All rights reserved

Related biology technology :

1. Researchers at the University of Georgia Discover Protein is Crucial to Reproduction of Parasites Involved in Disease
2. Novel use of MEMS microphones to map noise pollution and meet EU directives
3. Talecris Biotherapeutics Announces Revised Record Date and Meeting Date for Special Meeting of Shareholders
4. Revised: Sinovac Provides Update on Clinical Trial for H1N1 Vaccine Trials
5. Kendle to Host Conference Call to Discuss Revised 2009 Outlook
6. Cardium Reports on Third Quarter 2008 Financial Results and Revised Business Strategies for Operating Units
7. Stallergenes: Sales at end September 2008: + 17% - 2008 Sales Guidance Revised Upwards: + 14%
8. Palatin Technologies, Inc. Revised Call-In Number for Teleconference and Webcast to be held on September 30, 2008
9. Informed Medical Communications Highlights Opportunity in Revised PhRMA Code
10. Trudeau Institute announces a discovery in how FluMist elicits protection
11. PPTA Praises Legislation That Protects the Treatment of Rare Diseases
Post Your Comments:
*Name:
*Comment:
*Email:
(Date:10/11/2017)... ... October 11, 2017 , ... Singh Biotechnology today announced ... to SBT-100, its novel anti-STAT3 (Signal Transducer and Activator of Transcription 3) B ... to cross the cell membrane and bind intracellular STAT3 and inhibit its function. ...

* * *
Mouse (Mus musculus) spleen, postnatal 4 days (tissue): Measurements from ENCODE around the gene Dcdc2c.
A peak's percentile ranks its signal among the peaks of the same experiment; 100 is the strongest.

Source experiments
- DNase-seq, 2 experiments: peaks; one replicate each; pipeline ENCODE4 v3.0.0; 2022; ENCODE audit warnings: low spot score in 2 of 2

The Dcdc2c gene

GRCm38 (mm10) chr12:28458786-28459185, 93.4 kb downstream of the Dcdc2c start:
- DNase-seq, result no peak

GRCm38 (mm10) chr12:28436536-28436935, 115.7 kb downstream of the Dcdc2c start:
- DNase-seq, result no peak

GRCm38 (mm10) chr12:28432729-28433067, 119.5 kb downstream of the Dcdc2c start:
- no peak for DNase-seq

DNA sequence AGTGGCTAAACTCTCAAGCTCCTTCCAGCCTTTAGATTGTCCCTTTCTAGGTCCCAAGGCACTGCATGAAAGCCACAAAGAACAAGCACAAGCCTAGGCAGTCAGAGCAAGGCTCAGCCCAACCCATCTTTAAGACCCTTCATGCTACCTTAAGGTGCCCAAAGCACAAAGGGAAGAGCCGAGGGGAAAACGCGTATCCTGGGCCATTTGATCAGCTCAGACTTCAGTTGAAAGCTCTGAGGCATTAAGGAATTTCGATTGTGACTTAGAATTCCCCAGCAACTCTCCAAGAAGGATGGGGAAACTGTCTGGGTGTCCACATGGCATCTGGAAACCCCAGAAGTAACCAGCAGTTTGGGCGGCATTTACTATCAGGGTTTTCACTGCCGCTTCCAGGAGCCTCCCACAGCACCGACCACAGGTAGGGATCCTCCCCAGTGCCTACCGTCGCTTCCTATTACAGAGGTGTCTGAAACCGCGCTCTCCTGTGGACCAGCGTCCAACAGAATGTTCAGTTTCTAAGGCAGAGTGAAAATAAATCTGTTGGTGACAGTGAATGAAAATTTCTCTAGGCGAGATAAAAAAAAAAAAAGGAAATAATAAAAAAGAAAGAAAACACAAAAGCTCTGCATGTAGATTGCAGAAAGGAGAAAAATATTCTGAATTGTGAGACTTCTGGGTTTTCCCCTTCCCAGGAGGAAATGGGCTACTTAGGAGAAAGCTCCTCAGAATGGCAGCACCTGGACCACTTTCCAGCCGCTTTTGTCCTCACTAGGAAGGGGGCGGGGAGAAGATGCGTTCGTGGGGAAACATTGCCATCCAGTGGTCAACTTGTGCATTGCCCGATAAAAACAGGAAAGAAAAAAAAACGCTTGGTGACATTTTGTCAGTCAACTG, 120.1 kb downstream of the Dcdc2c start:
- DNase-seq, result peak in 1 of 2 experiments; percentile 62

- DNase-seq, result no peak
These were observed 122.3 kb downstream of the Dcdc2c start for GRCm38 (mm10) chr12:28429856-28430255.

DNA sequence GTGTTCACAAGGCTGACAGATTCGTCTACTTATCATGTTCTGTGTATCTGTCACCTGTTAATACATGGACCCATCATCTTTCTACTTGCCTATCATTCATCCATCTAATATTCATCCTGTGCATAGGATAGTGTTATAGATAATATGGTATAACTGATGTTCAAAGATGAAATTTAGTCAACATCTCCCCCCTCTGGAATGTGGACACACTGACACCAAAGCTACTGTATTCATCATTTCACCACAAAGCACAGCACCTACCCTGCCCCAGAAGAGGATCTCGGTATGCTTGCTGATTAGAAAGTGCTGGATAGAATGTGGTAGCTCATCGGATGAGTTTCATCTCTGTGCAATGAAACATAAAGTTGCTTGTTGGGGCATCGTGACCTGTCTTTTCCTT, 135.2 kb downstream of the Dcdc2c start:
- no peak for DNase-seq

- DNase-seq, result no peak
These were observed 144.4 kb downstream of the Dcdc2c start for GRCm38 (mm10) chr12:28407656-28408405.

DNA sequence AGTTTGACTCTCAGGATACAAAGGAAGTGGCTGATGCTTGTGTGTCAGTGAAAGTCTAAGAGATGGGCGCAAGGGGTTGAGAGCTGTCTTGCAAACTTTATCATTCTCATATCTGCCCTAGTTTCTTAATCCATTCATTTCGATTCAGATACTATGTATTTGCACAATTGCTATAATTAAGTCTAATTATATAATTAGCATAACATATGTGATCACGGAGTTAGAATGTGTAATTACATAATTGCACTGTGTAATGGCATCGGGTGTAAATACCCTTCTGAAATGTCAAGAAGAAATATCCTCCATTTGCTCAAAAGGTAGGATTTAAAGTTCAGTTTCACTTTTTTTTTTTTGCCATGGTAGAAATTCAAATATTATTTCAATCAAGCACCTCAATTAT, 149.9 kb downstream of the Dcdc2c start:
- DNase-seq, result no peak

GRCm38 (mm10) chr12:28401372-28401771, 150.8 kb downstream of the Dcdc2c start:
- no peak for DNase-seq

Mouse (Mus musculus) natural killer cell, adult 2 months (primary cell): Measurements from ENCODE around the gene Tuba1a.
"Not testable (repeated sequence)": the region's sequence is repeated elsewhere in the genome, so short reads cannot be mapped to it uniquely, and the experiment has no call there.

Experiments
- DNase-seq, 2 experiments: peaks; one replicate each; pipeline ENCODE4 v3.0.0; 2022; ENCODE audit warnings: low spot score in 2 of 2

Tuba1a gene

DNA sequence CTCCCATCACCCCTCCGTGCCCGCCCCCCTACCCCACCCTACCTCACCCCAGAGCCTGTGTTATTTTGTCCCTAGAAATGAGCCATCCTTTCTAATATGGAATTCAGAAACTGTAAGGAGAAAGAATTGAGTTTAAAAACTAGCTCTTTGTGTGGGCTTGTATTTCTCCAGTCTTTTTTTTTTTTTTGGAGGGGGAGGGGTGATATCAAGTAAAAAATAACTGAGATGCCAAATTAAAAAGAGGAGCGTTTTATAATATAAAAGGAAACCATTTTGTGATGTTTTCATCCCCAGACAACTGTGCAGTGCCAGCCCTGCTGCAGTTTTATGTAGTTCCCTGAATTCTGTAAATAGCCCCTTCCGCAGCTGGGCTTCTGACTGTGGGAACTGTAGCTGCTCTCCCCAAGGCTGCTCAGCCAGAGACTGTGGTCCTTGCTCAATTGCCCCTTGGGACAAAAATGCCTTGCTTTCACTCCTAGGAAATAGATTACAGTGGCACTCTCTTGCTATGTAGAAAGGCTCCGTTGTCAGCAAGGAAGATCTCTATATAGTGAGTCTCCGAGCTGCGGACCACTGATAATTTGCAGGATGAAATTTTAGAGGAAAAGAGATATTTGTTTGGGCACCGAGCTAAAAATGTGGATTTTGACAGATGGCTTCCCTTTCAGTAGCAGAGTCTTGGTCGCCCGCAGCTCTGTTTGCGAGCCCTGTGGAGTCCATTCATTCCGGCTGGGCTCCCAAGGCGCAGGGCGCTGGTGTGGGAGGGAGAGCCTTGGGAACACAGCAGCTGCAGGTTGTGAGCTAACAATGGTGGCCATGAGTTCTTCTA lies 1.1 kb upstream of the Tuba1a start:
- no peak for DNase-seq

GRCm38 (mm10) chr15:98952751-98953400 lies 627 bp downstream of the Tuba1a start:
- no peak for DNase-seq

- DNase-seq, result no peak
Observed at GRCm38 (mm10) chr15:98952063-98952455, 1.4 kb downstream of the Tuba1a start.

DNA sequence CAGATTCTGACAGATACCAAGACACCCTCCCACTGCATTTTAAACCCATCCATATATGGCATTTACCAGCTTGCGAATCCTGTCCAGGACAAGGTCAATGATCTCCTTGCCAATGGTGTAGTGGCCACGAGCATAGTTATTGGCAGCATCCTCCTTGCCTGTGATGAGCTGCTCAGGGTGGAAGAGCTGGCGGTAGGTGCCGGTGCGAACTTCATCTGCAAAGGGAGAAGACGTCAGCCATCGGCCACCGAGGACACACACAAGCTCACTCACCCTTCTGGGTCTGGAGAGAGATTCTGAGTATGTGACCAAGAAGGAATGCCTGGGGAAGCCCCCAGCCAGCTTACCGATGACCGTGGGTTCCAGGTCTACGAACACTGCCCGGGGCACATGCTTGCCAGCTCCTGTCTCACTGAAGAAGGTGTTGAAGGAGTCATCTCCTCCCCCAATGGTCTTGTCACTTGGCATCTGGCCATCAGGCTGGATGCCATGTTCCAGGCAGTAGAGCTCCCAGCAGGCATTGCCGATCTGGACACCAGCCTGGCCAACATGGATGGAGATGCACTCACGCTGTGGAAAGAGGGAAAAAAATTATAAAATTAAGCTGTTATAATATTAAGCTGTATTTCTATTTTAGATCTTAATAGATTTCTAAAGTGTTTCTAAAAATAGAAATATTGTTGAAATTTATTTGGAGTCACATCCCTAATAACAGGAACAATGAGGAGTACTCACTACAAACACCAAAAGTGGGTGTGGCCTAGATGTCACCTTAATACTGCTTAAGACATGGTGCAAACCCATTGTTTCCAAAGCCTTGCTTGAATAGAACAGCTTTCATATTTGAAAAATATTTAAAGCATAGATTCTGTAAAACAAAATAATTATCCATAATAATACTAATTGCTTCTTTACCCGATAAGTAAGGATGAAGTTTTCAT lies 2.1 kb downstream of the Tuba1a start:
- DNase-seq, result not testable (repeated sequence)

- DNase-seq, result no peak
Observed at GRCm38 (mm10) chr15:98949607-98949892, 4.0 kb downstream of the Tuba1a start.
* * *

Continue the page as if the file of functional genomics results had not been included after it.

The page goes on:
(Date:10/10/2017)... , ... October 10, 2017 , ... Dr. Bob Harman, ... his local San Diego Rotary Club. The event entitled “Stem Cells ... and had 300+ attendees. Dr. Harman, DVM, MPVM was joined by two human ...
(Date:10/10/2017)... ... 2017 , ... The Pittcon Program Committee is pleased to ... who have made outstanding contributions to analytical chemistry and applied spectroscopy. Each award ... conference and exposition for laboratory science, which will be held February 26-March 1, ...
(Date:10/9/2017)... Arizona (PRWEB) , ... October 09, 2017 , ... ... Kindred, a four-tiered line of medical marijuana products targeting the needs of consumers ... and packaging of Kindred takes place in Phoenix, Arizona. , As operators of ...
Breaking Biology Technology:
(Date:8/15/2017)... , Aug. 15 2017   ivWatch LLC , a medical ... (IV) therapy, today announced receipt of its ISO 13485 Certification, the ... the International Organization for Standardization (ISO®). ... ivWatch Model 400 Continuous Monitoring device for the early detection ... "This is an important ...
(Date:5/23/2017)... robotic gym for the rehabilitation and functional motor sense evaluation of lower ... . The first 30 robots will be available from June in ... The technology was developed and patented at the IIT laboratories and has ... to a 10 million euro investment from entrepreneur Sergio Dompè. ... ...
(Date:4/19/2017)... New York , April 19, 2017 ... competitive, as its vendor landscape is marked by the ... the market is however held by five major players ... Safran. Together these companies accounted for nearly 61% of ... of the leading companies in the global military biometrics ...
Breaking Biology News(10 mins):